According to the memo obtained by The Daily Beast, an "intruder" gained "unauthorized access" to a database containing a list of customers, the number of accounts those clients had created, and the number of searches they had performed. The notice claims that Clearview's servers, systems, and networks were not breached.
It also said that no search histories were obtained nor was the company's cache of three billion images scraped from the internet. Clearview said it patched the vulnerability that allowed the intruder access.
Clearview AI CEO Ton-That demonstrating the technology using his own face.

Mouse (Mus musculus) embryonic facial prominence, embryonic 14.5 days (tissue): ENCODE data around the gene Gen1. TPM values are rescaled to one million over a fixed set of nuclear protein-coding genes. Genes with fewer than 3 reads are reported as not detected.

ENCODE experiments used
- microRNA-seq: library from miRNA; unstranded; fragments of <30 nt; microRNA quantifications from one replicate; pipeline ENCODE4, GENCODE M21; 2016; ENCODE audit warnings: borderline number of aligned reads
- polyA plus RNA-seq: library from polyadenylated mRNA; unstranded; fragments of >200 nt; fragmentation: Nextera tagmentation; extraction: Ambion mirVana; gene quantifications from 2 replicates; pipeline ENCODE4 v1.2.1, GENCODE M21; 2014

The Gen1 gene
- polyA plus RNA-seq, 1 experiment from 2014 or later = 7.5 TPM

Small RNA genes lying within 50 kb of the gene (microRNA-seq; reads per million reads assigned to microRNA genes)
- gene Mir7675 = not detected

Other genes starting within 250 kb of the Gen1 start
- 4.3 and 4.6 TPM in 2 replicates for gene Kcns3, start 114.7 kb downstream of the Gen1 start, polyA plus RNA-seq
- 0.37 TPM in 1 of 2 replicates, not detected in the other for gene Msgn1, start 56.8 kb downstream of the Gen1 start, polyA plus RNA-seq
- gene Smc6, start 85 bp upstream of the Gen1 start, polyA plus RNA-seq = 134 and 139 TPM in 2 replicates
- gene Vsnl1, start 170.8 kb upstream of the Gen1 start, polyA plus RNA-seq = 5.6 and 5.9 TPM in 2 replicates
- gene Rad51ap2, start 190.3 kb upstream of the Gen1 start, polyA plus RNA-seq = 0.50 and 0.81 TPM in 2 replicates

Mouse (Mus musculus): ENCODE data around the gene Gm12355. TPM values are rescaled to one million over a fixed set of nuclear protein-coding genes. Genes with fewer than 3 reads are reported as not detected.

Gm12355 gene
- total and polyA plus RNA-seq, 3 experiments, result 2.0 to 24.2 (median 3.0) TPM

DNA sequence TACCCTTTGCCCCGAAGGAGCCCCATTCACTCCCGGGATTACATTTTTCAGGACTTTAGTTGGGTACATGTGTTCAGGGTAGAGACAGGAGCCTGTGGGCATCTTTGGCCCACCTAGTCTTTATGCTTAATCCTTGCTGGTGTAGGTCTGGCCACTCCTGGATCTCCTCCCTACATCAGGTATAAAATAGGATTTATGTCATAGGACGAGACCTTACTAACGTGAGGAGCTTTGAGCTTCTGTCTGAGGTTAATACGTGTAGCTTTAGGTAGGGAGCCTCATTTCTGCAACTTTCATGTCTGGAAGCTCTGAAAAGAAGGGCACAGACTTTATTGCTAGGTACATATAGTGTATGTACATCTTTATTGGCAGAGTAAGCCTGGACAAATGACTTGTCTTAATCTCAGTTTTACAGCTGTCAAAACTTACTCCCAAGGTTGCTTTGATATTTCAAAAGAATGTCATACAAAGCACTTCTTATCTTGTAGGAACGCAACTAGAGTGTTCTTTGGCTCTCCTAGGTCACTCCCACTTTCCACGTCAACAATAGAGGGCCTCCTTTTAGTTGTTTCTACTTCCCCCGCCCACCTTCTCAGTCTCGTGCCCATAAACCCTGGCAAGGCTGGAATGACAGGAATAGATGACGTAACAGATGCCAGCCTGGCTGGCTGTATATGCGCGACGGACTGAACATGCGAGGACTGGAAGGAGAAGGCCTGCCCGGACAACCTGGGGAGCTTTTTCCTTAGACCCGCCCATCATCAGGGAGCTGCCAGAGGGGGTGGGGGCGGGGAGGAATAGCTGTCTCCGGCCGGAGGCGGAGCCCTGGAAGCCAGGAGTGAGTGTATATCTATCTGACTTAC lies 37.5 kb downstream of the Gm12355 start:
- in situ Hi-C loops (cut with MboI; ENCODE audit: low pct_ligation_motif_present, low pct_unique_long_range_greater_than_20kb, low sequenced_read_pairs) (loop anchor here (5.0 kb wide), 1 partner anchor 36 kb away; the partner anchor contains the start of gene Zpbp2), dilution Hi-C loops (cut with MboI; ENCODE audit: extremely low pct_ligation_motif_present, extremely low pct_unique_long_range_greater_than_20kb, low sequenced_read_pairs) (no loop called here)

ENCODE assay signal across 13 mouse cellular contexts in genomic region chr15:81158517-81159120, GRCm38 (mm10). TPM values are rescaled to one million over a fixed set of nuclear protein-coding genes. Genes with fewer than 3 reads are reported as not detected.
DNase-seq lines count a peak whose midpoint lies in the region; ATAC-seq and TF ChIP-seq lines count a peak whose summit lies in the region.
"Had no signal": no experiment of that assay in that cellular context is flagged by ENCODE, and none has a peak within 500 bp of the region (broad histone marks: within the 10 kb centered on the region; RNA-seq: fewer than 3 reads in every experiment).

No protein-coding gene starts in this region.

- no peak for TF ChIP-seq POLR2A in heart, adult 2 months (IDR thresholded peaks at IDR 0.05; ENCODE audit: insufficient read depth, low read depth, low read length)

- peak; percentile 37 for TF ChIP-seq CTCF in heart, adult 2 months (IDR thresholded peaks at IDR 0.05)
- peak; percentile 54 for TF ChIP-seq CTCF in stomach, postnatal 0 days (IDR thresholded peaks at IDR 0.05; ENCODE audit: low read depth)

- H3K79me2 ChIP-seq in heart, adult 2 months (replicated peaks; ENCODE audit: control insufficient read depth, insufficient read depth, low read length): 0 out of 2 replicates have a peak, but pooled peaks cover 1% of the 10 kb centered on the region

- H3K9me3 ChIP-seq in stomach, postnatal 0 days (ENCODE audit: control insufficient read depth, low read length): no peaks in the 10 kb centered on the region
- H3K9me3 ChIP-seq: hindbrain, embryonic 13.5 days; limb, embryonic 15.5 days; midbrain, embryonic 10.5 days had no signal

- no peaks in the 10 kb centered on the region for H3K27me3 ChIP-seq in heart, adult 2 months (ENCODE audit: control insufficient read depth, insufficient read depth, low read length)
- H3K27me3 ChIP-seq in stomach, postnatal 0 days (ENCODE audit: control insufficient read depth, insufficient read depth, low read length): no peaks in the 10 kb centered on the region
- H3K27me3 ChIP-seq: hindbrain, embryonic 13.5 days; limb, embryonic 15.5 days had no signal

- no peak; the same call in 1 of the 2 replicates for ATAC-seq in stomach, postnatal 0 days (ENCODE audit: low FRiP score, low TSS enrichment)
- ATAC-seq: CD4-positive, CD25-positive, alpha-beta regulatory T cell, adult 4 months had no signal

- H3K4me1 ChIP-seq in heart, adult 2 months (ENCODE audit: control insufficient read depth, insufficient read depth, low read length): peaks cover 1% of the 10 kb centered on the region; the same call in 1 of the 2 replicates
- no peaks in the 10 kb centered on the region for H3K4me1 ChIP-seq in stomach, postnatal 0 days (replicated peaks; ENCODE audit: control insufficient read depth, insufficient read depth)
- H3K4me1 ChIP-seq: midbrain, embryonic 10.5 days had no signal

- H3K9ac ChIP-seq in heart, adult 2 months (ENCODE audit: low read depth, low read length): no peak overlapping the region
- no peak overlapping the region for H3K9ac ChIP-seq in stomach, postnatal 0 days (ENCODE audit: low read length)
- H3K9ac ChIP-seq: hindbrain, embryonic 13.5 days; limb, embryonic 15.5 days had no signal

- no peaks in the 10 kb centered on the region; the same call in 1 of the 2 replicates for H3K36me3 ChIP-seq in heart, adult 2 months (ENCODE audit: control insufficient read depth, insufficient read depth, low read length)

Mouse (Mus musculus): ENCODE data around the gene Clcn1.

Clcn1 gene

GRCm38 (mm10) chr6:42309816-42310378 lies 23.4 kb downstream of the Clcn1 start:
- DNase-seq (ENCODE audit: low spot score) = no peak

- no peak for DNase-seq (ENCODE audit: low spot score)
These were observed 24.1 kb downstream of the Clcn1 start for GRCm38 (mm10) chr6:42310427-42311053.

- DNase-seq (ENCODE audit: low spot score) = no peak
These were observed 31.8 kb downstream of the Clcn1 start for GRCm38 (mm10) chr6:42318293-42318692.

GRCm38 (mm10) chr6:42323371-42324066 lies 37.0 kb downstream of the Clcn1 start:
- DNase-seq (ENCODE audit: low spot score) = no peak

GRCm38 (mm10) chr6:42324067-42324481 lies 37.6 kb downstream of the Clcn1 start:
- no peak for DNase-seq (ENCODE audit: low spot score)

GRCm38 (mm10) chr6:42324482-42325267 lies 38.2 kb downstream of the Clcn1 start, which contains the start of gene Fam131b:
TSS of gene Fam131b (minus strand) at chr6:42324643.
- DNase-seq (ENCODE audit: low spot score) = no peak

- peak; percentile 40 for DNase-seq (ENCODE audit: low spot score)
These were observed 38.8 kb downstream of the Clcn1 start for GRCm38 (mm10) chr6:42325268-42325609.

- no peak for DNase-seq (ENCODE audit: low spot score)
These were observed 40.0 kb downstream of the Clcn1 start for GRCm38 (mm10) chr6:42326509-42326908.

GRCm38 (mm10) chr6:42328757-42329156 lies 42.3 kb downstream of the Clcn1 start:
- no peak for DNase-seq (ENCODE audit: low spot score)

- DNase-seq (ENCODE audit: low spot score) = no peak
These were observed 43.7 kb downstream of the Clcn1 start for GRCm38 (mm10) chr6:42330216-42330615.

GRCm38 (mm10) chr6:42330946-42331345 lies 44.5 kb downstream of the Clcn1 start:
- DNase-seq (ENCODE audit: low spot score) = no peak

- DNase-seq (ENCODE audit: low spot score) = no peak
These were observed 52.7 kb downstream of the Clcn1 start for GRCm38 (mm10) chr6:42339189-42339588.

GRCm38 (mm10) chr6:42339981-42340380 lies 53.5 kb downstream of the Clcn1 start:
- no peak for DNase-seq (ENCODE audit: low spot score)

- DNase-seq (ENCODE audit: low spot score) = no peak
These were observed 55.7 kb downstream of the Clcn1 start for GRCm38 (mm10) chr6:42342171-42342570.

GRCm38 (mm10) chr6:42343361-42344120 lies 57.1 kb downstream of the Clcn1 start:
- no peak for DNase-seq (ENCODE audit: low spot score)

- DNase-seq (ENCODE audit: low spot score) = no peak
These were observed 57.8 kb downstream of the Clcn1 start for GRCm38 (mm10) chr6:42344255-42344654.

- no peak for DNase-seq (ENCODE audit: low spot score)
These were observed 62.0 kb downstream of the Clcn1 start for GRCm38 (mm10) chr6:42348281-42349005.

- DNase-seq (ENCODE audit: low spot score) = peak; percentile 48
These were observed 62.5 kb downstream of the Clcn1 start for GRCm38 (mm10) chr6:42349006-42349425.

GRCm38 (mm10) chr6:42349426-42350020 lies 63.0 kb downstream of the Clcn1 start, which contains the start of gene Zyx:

"Security is Clearview's top priority," said Clearview attorney Tor Ekland. "Unfortunately, data breaches are part of life in the 21st century. Our servers were never accessed. We patched the flaw, and continue to work to strengthen our security."
The facial recognition company has made waves in the online community with the way it obtains biometric data after the New York Times reported that Clearview built its database by combing the internet for photos. Several online platforms sent the startup cease and desist letters demanding a halt to the scraping of their websites for data. Google, Facebook, Twitter, and others are among the sources that the company used to gather images for its database.
Company CEO Ton-That has maintained that the company has done nothing illegal and plans to contest the demand letters in court, citing the First Amendment as justification.
Image credit: The New York Times